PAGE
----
What helps us to take courage? Or what helps us feel protected? Do you protect others? In these times of lockdown all these questions might evoke new answers.
The letter to the Ephesians was written to a church community that was a minority in a society under Roman rule. They suffered daily harassment and discrimination. The letter gives words of encouragement to live, lives of faith, courageous and strong following in the footsteps of Jesus. In this last section of the letter, we find a military image reminiscent of a Roman soldier wearing armor. Yet the armor here, is transformed into living symbols characteristic of being a disciple of Jesus.
The whole passage appears as a call to persevere, a kind of spiritual pep talk. For despite the real opposition, the community is told they have certain spiritual protection (like wearing protective clothing) by taking on the Christian attributes listed to become like Christ. In an analogous way we might see how athletics coaches, and other life coaches remind the person coached, of who they want to be and provide goals to attain and a discipline to follow. So many of the athletes we witnessed in the Olympics, and soon to begin Para-Olympics, are who they are through following the training regimes set forth by their coaches who spur them on.
Now not may of us will be so disciplined, or even connect with military images, yet in the early faith communities, the image given in Ephesians 6: 6-10 of wearing armor like a soldier would have spurred them on to grow in their faith. It is indeed a strong image to hear a call to put on the whole armor of God.
Looking at the individual elements we might still see relevance today—
A belt of truth circling the wearer as God’s truth might encircle those who believe in an era where fake news and narratives based on fear lead people astray.
A breastplate of righteousness or justice to guard the heart, what might protect those heart values in our lives?
Shoes that will help you proclaim the gospel of peace; in those ancient times soldiers’ shoes had spikes to help them stand upright (like some sporting shoes). With this posture in mind, aided by the footwear, what might help us stand tall to live in the peace of God and share peace with others?
A shield of faith, in those times, and in medieval times, shields were often soaked in water before battle, so if flaming arrows were shot, they would fizzle out and not harm the wearer. It might be stretching the metaphor, yet for those struggling with issues that are threatening them, like people having a go verbally and diminishing them, this image of putting up a shield that might deflect or disempower what is coming at them would be helpful. I am reminded of how firewalls, parental locks, and virus protection on our computers similarly seek to limit exposure to harm.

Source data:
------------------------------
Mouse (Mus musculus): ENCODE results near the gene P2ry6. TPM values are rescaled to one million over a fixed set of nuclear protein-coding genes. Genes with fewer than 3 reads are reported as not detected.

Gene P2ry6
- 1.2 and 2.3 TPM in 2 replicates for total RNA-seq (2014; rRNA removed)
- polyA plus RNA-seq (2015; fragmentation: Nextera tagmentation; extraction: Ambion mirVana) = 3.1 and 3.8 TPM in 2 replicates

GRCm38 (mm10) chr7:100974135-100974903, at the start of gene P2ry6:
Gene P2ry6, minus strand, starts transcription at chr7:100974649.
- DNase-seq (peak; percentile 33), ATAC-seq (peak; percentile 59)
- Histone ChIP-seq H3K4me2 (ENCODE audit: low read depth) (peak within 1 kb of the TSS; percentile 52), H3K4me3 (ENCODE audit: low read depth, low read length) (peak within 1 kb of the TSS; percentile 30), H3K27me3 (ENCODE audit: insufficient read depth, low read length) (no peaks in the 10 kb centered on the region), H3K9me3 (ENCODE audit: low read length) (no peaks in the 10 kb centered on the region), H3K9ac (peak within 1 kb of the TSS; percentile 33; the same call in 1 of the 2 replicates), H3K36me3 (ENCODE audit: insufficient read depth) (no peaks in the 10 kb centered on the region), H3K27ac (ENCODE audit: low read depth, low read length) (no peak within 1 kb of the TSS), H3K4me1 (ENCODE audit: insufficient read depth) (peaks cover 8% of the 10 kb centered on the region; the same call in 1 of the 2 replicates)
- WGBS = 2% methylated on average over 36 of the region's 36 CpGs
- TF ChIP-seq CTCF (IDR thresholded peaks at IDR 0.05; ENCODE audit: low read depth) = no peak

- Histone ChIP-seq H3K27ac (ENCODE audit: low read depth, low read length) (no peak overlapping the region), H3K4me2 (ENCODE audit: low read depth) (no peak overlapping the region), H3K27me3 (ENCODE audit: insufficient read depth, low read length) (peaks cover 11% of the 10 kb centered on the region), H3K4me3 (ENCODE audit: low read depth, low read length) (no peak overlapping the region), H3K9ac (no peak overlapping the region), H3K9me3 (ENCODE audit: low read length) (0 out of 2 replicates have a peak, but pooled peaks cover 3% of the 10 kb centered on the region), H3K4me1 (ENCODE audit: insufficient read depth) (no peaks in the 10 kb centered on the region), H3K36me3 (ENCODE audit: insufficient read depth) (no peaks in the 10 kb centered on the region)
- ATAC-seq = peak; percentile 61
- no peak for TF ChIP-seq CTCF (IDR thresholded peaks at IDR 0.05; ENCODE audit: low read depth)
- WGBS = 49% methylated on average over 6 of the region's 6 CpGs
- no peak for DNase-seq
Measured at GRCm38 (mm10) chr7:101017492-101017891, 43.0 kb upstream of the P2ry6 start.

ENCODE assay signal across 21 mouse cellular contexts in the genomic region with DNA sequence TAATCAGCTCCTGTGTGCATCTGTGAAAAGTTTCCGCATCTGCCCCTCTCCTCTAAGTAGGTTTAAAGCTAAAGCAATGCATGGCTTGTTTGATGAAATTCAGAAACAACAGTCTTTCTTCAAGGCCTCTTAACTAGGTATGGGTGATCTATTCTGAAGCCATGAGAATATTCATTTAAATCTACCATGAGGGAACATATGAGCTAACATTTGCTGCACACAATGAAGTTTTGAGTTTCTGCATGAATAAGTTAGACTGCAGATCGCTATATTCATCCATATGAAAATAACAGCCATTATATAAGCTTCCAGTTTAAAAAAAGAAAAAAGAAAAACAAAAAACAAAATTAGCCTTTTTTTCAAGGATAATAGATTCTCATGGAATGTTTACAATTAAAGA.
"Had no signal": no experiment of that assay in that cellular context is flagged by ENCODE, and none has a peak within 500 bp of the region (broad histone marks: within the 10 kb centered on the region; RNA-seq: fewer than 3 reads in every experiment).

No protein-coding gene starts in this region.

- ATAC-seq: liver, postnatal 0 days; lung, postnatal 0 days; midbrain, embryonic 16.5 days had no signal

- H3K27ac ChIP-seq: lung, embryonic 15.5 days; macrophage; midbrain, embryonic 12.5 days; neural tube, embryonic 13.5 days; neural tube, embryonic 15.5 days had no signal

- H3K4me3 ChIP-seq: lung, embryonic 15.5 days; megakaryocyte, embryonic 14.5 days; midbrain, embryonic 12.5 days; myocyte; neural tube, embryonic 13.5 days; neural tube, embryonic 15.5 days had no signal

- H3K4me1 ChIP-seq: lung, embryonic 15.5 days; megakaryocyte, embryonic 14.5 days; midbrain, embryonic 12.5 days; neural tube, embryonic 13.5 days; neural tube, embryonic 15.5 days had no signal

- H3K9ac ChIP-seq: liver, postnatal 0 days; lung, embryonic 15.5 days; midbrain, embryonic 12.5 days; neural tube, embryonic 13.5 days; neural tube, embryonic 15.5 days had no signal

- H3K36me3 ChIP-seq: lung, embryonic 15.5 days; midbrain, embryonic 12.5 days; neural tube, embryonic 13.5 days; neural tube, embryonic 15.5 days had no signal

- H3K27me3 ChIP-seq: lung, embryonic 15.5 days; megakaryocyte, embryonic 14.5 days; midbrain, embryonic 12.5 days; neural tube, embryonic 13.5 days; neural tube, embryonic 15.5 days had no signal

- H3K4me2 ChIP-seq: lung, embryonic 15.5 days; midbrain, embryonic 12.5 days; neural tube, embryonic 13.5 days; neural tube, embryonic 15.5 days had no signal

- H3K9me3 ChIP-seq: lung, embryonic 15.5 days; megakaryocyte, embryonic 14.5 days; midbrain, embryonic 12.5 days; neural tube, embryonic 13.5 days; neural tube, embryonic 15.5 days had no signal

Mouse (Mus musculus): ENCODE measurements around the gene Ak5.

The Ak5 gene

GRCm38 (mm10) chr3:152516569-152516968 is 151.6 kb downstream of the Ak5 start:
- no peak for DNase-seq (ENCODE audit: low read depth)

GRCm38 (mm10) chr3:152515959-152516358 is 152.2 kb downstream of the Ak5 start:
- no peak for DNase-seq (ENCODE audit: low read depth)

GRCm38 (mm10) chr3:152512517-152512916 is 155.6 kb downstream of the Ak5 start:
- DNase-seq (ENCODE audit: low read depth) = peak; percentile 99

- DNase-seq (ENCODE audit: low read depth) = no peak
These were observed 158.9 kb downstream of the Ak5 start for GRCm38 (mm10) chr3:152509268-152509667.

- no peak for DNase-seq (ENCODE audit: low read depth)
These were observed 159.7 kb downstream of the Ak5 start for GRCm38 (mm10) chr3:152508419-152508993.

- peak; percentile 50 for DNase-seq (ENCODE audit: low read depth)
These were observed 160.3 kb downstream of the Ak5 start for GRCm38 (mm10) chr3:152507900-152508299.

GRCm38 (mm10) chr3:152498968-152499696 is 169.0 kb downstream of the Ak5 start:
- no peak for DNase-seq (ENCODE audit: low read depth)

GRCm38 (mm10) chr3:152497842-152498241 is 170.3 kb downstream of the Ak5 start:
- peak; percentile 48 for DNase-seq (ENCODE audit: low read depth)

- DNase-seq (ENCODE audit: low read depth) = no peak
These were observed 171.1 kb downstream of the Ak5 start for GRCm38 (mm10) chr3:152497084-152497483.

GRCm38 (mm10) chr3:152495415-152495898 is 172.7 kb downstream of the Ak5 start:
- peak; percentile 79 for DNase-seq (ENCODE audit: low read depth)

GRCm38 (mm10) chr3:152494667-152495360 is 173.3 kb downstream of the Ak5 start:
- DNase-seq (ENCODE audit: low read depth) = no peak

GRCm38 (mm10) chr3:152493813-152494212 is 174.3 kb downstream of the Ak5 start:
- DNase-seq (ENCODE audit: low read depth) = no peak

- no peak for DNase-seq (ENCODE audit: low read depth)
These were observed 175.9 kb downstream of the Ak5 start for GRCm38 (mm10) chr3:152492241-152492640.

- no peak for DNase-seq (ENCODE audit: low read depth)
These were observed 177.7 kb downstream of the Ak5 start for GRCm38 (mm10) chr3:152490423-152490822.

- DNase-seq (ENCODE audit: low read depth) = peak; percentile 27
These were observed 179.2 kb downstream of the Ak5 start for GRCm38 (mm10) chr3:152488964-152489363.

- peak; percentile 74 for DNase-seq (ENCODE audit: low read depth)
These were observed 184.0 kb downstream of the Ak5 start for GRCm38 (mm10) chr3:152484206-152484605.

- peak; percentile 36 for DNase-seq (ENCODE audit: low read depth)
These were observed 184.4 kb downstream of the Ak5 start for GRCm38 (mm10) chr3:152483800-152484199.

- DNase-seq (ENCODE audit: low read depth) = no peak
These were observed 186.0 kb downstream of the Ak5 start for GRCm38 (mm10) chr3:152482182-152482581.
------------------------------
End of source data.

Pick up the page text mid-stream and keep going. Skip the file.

The helmet of salvation, a protective head covering would seem obvious to keep a person safe and prevent harm.
The sword of the Spirit, not an actual sword but something of God’s energy that would help people act in life-giving ways.
Each of these features and images, evoked a sense of purpose for the hearer to not be afraid and live out their faith courageously. We too may need to recall the strength and resources of our faith in challenging times and circumstances. And to know that despite the risks and difficulties of life it is still important to be courageous and not lose hope.
The ancient Celtic prayer of St Patrick’s breastplate also illustrates how people called on God to protect them and such invocation can still lift our spirits as we join us with those who have gone before us. Here are sections of St Patrick’s breastplate prayer:
I bind unto myself today
The strong Name of the Trinity,
By invocation of the same,
The Three in One and One in Three.
Christ be with me, Christ within me,
Christ behind me, Christ before me,
Christ beside me, Christ to win me,
Christ to comfort and restore me,
Christ beneath me, Christ above me,
Christ in quiet, Christ in danger,
Christ in hearts of all that love me,
Christ in mouth of friend and stranger.
I invite you to take from this reflection something that might help you feel supported, loved, and protected as joined with Christ, knowing that you have resources to draw upon to help your faith and service.
I also give you the image of a holding cross that fits snuggly into your hand (I would pass an actual one around if I were with you, yet the image will suffice) which many people hold as a symbol of Christ with them.
What might give us courage – the resources of our faith in word, symbol, and presence. As the words to the hymn Be thou my vision say, God be our vision “whatever befalls,” around us, beside us, within us, and beyond us reaching out in compassion to all.
Rev Lynette Dungan